The name suggests a mare, but Aquanita was a gelding that made 70 jumps for 28 wins and 19 placings. Following his 1962 Underwood win, he won the Cox Plate. Many of his wins were in races that would earn Group 1 status, but the indictment of racing in that era is that all he earned from all that winning was $123,000.
We never thought to see a day when we would overlook winners such as Rain Lover (1969), Big Philou (1970) and several others whose names have appeared on winners’ lists from other races we have examined.
One, we are running out of space and two, neither Rain Lover nor Big Philou won the Underwood Stakes more than once.
By that criterion, we are also skipping 1987 Cox Plate winner Rubiton that won the Underwood prior to the Cox Plate, Authaal (1988) that was lightly raced, mainly in Ireland and the U.S.
New Zealand Horse of the Year (1994) The Phantom won in 1990. He won over $1.6 million on 39 jumps for 10 wins and 13 placings.
The winner of the Underwood Stakes in 1994 was Jeune and while we could skip him because he does not meet our multiple Underwood winner criterion, but he won the Melbourne Cup that same year and won almost $3 million, something a Melbourne Cup win certainly supplies from the prizemoney perspective.
Octagonal won in 1996, but he had won the Cox Plate the year prior. He was the Australian Champion Two Year Old in 1995, Champion Three Year Old and Australian Horse of the Year in 1996.
We have another dual winner from 2001 and 2002 in Northerly.
He won over $9.3 million from 37 jumps for 19 wins and 9 placings. He beat Sunline to win the 2001 Cox Plate. His second Underwood Stakes win was in the middle of a four-race stretch where he won the Group 2 Craiglee Stakes, followed by the Underwood, the Turnbull Stakes and the Caulfield Cup from Fields Of Omagh and he beat that same horse again in the 2002 Cox Plate.
Mummify was the 2003 winner that also won the 2003 Caulfield Cup. He won over $5 million from 48 jumps for 9 wins and 17 placings.
Elvstroem, the 2004 winner, was another $5 million horse that won the Caulfield Cup that same year.
A gelding named El Segundo won the race in 2006 and backed it with a 2007 Cox Plate victory.
Weekend Hussler won in 2008 and won the Newmarket Handicap that same year. He was a hustler, that one was, winning over $3 million from just 21 jumps for 12 wins and one place.
Dual Cox Plate winner (2009 and 2010) So You Think won the Underwood in 2010. He won over $10 million in just 23 jumps. He was beating the likes of Zipping and Whobegotyou, but his effort in the 2010 Melbourne Cup fell short to winner Americain with Maluckyday second.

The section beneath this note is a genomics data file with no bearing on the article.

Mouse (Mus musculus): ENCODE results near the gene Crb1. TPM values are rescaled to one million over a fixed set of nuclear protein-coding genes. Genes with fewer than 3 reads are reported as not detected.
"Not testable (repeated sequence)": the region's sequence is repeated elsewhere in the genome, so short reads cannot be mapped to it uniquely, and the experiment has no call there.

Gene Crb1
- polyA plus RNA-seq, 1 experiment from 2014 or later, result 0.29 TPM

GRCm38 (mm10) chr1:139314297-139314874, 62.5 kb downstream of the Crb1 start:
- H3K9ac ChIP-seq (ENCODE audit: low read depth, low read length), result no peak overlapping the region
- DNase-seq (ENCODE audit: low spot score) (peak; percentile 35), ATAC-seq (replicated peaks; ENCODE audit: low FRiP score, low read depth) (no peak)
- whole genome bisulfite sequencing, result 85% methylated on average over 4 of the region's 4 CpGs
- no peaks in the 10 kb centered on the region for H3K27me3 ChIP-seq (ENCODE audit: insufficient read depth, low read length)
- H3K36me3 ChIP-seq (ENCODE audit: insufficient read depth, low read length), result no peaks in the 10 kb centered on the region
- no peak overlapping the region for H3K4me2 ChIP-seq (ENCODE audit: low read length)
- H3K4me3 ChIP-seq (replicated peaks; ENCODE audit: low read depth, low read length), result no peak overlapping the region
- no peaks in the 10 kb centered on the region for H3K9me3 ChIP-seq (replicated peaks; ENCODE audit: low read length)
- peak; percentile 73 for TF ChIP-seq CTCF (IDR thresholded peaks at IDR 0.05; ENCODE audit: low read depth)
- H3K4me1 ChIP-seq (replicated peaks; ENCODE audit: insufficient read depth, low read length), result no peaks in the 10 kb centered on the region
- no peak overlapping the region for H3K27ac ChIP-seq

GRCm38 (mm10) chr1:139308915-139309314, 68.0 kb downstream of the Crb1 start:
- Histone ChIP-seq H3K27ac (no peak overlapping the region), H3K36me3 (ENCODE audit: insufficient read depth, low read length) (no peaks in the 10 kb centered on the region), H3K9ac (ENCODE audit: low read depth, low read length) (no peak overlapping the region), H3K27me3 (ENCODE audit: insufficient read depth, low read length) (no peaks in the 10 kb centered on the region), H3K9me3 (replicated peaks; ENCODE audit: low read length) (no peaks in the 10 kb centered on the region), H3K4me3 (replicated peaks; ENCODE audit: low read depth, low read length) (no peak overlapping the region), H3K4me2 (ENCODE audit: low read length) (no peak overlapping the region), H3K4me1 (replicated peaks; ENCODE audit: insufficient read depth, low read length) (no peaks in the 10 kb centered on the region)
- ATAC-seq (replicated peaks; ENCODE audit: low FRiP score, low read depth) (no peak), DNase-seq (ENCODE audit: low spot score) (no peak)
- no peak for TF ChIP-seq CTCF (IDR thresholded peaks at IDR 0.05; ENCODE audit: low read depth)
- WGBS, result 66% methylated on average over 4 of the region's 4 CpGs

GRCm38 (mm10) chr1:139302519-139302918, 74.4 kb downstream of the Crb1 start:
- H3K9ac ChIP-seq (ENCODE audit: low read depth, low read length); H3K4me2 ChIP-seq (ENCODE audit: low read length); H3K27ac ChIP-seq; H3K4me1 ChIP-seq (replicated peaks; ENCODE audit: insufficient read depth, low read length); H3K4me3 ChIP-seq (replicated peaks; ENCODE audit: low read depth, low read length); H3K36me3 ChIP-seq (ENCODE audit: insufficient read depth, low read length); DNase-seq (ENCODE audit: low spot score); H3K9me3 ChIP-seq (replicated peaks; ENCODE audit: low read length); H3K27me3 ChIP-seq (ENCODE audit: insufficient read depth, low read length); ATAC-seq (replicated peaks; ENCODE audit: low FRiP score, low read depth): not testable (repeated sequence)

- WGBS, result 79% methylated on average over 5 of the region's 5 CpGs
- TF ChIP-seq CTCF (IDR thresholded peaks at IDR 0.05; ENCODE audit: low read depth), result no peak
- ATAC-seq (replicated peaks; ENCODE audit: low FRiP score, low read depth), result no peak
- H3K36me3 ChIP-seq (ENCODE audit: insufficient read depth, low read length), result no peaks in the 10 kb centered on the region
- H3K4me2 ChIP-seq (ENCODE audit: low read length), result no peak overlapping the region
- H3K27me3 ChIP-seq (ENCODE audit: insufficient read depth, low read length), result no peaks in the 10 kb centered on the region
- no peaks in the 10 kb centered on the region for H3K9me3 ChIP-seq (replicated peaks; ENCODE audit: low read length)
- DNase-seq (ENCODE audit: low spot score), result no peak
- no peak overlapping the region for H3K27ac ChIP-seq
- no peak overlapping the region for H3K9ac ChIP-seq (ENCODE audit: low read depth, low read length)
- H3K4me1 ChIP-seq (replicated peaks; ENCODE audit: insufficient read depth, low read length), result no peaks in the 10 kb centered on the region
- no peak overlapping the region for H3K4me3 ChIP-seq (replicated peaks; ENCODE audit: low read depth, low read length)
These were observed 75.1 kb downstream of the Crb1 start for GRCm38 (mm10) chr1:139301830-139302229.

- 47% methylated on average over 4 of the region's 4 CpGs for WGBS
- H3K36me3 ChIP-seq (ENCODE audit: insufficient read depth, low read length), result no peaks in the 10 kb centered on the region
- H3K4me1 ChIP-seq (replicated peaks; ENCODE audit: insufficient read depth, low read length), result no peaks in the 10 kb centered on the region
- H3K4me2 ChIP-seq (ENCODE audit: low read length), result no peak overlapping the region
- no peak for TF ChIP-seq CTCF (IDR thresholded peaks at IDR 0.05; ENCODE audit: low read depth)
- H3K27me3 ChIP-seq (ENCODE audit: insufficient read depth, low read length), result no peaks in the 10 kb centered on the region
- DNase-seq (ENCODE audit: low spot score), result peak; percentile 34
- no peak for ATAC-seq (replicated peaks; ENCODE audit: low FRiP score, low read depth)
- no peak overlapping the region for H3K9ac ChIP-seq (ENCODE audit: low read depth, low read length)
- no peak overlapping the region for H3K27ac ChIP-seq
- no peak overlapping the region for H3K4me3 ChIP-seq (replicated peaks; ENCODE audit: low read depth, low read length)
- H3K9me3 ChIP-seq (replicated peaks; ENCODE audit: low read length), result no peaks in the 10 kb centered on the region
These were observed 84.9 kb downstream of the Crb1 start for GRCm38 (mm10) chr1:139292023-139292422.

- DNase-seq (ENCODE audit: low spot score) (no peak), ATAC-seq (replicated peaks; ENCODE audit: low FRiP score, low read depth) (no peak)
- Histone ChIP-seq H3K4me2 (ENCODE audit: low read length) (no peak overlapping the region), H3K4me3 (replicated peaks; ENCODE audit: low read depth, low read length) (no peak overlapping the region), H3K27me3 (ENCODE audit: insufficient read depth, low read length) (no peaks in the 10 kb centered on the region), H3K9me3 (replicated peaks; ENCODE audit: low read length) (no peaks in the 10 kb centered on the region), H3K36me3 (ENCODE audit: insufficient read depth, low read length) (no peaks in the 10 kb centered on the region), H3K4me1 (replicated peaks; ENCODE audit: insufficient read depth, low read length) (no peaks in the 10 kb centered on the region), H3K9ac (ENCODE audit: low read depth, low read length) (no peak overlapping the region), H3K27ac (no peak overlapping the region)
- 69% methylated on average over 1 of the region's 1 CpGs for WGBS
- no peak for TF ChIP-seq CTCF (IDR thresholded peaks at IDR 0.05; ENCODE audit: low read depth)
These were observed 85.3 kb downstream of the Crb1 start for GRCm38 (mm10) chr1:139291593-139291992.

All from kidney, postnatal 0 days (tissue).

Ocean Park from 2012 won the Cox Plate that same year, along with the Caulfield Stakes and the Challenge Stakes and eventually earned over $2.6 million from just 15 jumps, with eight wins and four placings.
It’s a Dundeel was the 2013 winner and he amassed over $5.3 million from 19 jumps for 10 wins and 5 placings.
Our last dual winner is one of our all-time favourites.
It was Black Heart Bart.
His wins were split. The first was in 2016 and the second came in 2019.
His second Underwood win came against Homesman, thus denying the 2018 winner a double Underwood win. Even better than denying Homesman, Bart started the race at $101, a bona fide boilover if ever there was one. The replay is at the following link.
We mentioned 2021 winner Zaaki earlier. He is showing indications of being a great one and the replay of his win can be seen at the below link.
The Underwood Stakes has a lengthy history of supplying winners that were some of the best to be found in any era.
Other races find us scrambling to find a decent winner, but the Underwood Stakes actually forced us to overlook dozens of good horses, as all the winners were.
Underwood Stakes Past Winners
|2019||Black Heart Bart|
|2016||Black Heart Bart|
|2013||It's A Dundeel|
|2010||So You Think|
|2009||Heart Of Dreams|
|1998||Tie The Knot|
|1980||My Brown Jug|
|1979||Valley Of Georgia|
|1973||Scotch And Dry|